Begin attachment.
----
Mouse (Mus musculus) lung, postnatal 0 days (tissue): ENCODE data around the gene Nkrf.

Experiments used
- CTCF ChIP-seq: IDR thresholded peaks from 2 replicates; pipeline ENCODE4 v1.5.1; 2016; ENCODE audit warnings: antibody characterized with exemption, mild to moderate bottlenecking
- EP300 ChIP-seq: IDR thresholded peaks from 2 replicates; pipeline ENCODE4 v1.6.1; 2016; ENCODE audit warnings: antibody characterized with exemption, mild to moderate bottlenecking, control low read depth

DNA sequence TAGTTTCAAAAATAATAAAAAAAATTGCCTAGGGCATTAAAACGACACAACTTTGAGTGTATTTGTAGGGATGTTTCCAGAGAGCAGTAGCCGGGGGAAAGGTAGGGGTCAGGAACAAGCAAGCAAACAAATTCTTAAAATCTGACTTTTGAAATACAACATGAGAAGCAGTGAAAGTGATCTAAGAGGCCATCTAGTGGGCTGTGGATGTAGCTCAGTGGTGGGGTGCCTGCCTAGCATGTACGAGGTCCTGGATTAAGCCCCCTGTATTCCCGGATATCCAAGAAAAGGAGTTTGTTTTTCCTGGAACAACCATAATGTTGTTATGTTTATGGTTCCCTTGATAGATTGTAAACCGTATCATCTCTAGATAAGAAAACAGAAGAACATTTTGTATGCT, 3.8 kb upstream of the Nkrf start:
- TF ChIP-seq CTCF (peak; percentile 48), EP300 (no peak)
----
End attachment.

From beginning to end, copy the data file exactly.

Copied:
Mouse (Mus musculus) lung, postnatal 0 days (tissue): ENCODE data around the gene Nkrf.

Experiments used
- CTCF ChIP-seq: IDR thresholded peaks from 2 replicates; pipeline ENCODE4 v1.5.1; 2016; ENCODE audit warnings: antibody characterized with exemption, mild to moderate bottlenecking
- EP300 ChIP-seq: IDR thresholded peaks from 2 replicates; pipeline ENCODE4 v1.6.1; 2016; ENCODE audit warnings: antibody characterized with exemption, mild to moderate bottlenecking, control low read depth

DNA sequence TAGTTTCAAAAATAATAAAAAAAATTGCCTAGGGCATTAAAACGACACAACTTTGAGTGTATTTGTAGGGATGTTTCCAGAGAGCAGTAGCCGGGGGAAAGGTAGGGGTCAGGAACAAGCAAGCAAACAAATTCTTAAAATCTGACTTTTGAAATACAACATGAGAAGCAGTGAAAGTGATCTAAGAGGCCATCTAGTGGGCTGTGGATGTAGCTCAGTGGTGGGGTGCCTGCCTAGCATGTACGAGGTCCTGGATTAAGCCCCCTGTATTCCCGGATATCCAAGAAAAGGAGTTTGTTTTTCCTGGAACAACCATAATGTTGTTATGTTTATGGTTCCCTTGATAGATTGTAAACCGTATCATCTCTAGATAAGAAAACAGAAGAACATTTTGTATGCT, 3.8 kb upstream of the Nkrf start:
- TF ChIP-seq CTCF (peak; percentile 48), EP300 (no peak)